The Top 4 Concerns About Adding Electric Vehicles to Utility Fleets
Electric vehicles are an emerging technology coming alongside plenty of potential enhancements for fleet operations and sustainability initiatives. But some are still wary, with concerns that many fleet managers in the utility space echo.
What benefits do electric vehicles bring to fleets?
There are many benefits associated with electric vehicles. Many are excited to see this new technology being adopted in the fleet industry, especially in cities that have already begun the “going green” transition.
It’s reported that overall, electric vehicles have a lower cost of ownership (no fuel expense – aside from charging expense, and less moving parts = less maintenance costs), less pollution output and perhaps even allow for more efficient fleet operational strategies. But does that mean that they’re right for your fleet?
What are the top concerns surrounding electric vehicles for utility fleet managers?
As with any new technology, you have some that are excited, some on the fence and some caught up in concerns. Fleets around the world have suggested that when the technology becomes available, that they’ll electrify. But for those that haven’t yet, what might their concerns be?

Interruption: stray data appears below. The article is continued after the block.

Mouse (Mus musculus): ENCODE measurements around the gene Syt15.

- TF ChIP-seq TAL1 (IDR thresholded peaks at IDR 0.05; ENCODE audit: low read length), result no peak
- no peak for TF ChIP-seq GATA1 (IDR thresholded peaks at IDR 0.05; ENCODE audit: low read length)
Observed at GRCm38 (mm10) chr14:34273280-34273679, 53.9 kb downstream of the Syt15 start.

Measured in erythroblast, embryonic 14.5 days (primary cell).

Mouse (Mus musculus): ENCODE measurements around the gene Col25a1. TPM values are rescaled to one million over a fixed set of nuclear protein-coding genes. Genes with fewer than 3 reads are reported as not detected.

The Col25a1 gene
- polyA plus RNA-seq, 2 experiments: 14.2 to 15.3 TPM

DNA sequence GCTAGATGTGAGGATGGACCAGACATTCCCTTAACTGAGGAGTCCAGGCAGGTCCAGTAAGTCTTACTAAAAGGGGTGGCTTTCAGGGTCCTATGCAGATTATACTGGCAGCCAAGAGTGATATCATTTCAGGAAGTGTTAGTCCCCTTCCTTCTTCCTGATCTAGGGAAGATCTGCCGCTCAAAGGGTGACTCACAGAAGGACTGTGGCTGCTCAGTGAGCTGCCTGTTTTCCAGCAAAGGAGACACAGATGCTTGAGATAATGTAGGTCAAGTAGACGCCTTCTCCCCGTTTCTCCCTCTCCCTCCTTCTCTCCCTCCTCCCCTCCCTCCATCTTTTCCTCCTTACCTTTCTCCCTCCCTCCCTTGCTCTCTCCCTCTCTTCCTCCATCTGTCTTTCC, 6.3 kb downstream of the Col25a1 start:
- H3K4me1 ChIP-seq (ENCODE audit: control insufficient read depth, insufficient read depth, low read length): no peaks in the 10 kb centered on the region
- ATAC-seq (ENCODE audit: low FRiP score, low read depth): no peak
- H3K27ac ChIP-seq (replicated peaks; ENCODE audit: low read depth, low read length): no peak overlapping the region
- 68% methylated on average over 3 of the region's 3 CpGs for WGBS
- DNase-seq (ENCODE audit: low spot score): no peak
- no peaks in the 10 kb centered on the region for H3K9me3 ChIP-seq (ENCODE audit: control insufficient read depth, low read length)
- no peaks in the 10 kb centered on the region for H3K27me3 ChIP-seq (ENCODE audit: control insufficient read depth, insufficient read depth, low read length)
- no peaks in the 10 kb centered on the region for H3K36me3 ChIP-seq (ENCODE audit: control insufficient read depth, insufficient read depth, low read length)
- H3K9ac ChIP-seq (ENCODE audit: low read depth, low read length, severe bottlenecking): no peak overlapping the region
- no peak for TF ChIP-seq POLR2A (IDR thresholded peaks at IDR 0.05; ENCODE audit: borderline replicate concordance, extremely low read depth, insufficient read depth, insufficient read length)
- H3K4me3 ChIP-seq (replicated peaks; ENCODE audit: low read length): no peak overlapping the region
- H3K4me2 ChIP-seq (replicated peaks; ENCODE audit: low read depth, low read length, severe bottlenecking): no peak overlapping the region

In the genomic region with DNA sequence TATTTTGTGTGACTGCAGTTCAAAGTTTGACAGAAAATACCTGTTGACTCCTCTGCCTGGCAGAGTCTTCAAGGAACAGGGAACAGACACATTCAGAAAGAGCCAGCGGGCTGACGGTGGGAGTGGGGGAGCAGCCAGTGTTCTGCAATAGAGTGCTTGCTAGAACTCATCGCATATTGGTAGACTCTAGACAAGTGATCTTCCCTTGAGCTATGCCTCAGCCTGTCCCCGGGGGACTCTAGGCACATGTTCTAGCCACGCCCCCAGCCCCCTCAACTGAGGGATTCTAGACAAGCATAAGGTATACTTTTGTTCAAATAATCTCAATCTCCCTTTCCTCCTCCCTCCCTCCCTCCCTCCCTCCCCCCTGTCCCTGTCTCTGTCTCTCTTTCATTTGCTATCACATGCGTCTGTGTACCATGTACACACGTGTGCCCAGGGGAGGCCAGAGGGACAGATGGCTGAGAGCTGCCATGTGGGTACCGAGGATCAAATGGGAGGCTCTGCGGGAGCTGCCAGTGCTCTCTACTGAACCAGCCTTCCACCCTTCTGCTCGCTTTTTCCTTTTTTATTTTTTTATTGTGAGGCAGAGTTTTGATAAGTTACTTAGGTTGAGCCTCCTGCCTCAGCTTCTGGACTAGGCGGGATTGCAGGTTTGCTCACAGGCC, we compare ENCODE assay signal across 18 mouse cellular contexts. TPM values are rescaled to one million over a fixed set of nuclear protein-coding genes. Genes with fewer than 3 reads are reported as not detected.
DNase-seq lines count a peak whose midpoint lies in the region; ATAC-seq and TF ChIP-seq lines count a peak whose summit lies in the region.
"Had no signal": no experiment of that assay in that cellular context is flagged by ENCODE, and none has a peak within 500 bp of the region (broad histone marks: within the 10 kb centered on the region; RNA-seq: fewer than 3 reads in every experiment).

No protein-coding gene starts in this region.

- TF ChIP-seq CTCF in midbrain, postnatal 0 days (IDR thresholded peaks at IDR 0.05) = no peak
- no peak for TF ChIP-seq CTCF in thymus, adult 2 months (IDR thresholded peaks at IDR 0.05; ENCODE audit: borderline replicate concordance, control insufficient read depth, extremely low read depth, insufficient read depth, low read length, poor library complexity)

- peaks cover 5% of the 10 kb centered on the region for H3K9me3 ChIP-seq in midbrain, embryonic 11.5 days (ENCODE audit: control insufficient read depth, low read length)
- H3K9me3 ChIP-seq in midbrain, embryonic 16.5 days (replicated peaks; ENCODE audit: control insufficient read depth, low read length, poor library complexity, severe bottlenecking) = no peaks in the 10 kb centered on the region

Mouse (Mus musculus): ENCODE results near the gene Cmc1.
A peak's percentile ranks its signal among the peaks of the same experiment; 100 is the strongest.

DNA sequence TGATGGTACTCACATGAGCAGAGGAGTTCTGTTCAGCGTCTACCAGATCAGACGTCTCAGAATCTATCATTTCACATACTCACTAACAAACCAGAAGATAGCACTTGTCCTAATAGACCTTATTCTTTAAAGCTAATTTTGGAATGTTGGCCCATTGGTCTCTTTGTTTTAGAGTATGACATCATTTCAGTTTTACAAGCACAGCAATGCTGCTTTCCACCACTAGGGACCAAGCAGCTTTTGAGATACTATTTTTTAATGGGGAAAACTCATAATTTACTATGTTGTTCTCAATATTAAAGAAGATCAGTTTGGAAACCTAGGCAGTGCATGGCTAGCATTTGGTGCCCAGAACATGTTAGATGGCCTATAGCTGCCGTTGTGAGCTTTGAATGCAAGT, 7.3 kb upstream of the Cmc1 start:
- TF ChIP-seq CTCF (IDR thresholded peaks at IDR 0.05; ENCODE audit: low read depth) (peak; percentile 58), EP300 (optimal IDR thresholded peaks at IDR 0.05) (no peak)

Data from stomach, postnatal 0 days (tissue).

1. Electric Power Grid Capabilities
Electric power grid capabilities differ per state nationwide. When we’re looking at the average consumer consumption of electricity on a given day, the same amount of an average American powering their home (including running appliances, computers, light, heating and cooling) is equivalent to the 30 kilowatt-hours needed to power an electric vehicle for 100 miles.
A study done by the U.S Department of Energy found that by increasing electrification (due majorly to the wider adaptation of electric vehicles) could boost energy consumption by nearly 40% by 2050. So, whilst sustainability is a huge driver for this technology – a lot of this depends on whether or not the energy is being produced in a sustainable, renewable way. Think solar, wind and hydropower as a few options.
The main concern that many grid operators have is wondering when most electric vehicle users or fleets will choose to charge their vehicles. When you look at a typical usage day, electric consumption is higher during the day than at night and is highest in the early evening. If the trend follows into their charging habits, early evening is when most people would likely use the charging infrastructure – potentially causing a grid overload and a demand for higher energy outputs than current capabilities would be able to.
2. Lack of National Infrastructure
Fleet vehicles have different needs than a standard electric passenger vehicle. They typically remain in service longer, have higher usage rates and require more energy.